'Now is the time' to tackle racial injustice – CURB’s Riley
A massive turnout for the island’s Black Lives Matter demonstration a year ago was a moment of truth for the leaders of the charity Citizens Uprooting Racism in Bermuda, its president has said.
Lynne Winfield, the head of CURB, joined the procession of thousands through the streets of Hamilton.
She said the shock of watching the murder of George Floyd caught on camera “triggered people around the world, and it seems to be sustaining itself – the biggest worry we had was that it wouldn’t”.
Ms Winfield said she was “uplifted to see such a great mix of people that came out”.
But she added she wondered a year on: “Is it because we are majority Black and there’s more pressure on Whites to recognise it?”
Cordell Riley, Curb’s vice-president, went out later in the day to photograph the turnout, to keep a safe distance from the potential coronavirus risk from the huge crowd.
He said: “There were still quite a few thousand people. The shot I took gave it a vastness.
“I was surprised at the turnout. Perhaps because it was organised by younger folks and that people had been watching 9½ minutes of George Floyd’s death over and over, it sank into the psyche.”
Mr Riley said Mr Floyd’s death caused “a fire lit around the world”.
He added he was also surprised at the level of White attendance at the Bermuda event.
He added: “The surreal moment for me was listening to young White people saying ‘end white supremacy’. It was astounding, really.
“I wondered about its lasting effects. That’s the real question. It shook the world – what’s the impact?”
Ms Winfield said “huge” numbers had taken Curb’s History of Racism workshops through their employers since the historic march.
She estimated the numbers at “close to 1,000 by the end of June”.
Ms Winfield said international business has predominated, but other organisations such as the Anglican Church also embraced the challenge.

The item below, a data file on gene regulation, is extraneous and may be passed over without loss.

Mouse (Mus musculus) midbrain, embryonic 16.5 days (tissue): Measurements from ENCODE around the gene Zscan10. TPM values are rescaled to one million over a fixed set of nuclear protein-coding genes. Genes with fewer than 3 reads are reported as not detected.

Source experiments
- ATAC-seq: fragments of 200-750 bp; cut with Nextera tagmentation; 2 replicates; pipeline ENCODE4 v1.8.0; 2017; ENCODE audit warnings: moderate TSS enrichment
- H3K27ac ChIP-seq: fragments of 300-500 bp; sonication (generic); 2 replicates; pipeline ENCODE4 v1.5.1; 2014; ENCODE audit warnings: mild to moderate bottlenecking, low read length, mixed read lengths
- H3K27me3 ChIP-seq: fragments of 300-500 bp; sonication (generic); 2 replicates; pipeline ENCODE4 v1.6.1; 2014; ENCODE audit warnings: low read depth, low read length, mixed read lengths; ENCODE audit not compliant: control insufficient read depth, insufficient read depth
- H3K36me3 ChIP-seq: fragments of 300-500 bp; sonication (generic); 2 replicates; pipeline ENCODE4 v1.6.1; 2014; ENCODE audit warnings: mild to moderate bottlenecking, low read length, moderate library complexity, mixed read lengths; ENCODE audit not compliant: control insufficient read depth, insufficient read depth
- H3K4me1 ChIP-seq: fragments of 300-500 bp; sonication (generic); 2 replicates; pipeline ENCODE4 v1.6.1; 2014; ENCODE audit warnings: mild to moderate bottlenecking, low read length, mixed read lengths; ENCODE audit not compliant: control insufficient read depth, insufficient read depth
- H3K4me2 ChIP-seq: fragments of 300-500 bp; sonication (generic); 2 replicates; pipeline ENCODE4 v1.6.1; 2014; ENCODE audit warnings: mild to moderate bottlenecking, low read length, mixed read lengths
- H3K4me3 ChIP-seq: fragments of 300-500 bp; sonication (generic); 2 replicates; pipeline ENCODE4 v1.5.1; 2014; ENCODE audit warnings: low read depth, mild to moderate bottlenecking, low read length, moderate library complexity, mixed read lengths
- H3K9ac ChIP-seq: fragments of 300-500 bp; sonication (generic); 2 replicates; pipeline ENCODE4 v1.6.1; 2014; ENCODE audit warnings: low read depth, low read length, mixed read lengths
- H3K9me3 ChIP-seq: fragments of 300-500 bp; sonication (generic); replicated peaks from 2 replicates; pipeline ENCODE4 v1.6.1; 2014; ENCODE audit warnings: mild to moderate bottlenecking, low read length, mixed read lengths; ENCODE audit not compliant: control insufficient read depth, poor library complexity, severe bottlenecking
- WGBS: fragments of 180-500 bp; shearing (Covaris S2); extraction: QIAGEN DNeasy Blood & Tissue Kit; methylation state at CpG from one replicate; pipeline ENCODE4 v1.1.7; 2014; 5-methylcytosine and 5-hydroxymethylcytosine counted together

She added: “There seems to be a real wish, instead of ticking the boxes of diversity and inclusion, for people to understand racial injustice.
“I think people are really shocked to find they’ve been spoon-fed stories of things being beyond slavery.
“They didn’t know that the wealth of today is based on the wealth of the past.”
She added: “It’s been changing for the last several years, but, for me, the need to change has become apparent to the White community.”
Curb’s research has traced the foundation of many Bermudian institutions to the post-emancipation payout of 1834 to owners forced to free the enslaved.
Mr Riley said participants had left Curb’s workshops “understanding how things tick in Bermuda – particularly people new to Bermuda”.
He added: “From my perspective, there is a level of sincerity. Some have been involved at the CEO level.
“We have a track record – we were in the right place at the right time. Unfortunately, it took the death of George Floyd to propel our work forward.”
Ms Winfield said the legacy of the murder of Mr Floyd on May 25 last year was a shock that “made people collectively want to go deeper, to make a difference”.
She added: “Across the island, it made Black people reflect.
“I think it produces profound grief and trauma for Black people because they’ve seen it all before.
“For White people, it produces grief and shame.
“It’s taken them to a point, to that place, where they’re willing to do something.”
Ms Winfield said a friend who worked as a teacher had been shocked when she discussed the aftermath of the George Floyd demonstrations, that a white pupil could not remember Mr Floyd’s name.
She added: “The student said 'maybe it’s because I don’t have to’.
“Collectively, people on the island are more willing to think about it. People are finding the courage to go deeper.
“There is a responsibility and accountability for all of us to speak truth to power.”
But Mr Riley said White reluctance to tackle the problem remained “very much” in place.
He added: “Privilege protects privilege. When you talk about race, you’re really talking privilege. You get pushback.”
Mr Riley said the “All Lives Matter” hashtag often used in response to Black Lives Matter was “in essence, true”.
But he emphasised: “The challenge is that all lives are not treated the same.
“Blacks are not viewed the same as Whites. It’s in the White psyche and some older Blacks as well. You have to overcome those things. That’s not going to be easy.”
Mr Riley said that inherited wealth rooted in slavery was a sensitive subject for many.
But he added: “When you start to look at the very root, you have to face reality.
“We’ve had the Pitt Report and others calling for taxation on wealth – that never happened.
“It’s one of the reason we have such a wide gap and we can’t even track it.”
Mr Riley asked: “If all lives matter, then shouldn’t there be some compensation for those lives that didn’t matter?”
Ms Winfield said allowing the memory of George Floyd to slip away risked “losing one’s own humanity”.
She added: “We have to remember this, not let it disappear.
“I think George Floyd’s name will be around for many years.”
Mr Riley said: “As we come out of the pandemic, it’s not only a return to a sense of normality.
“We’ve also had a disruption to race relations.
“Perhaps the consolation of George Floyd’s death is it has put a face on race and injustice, that perhaps now is the time to deal with this.”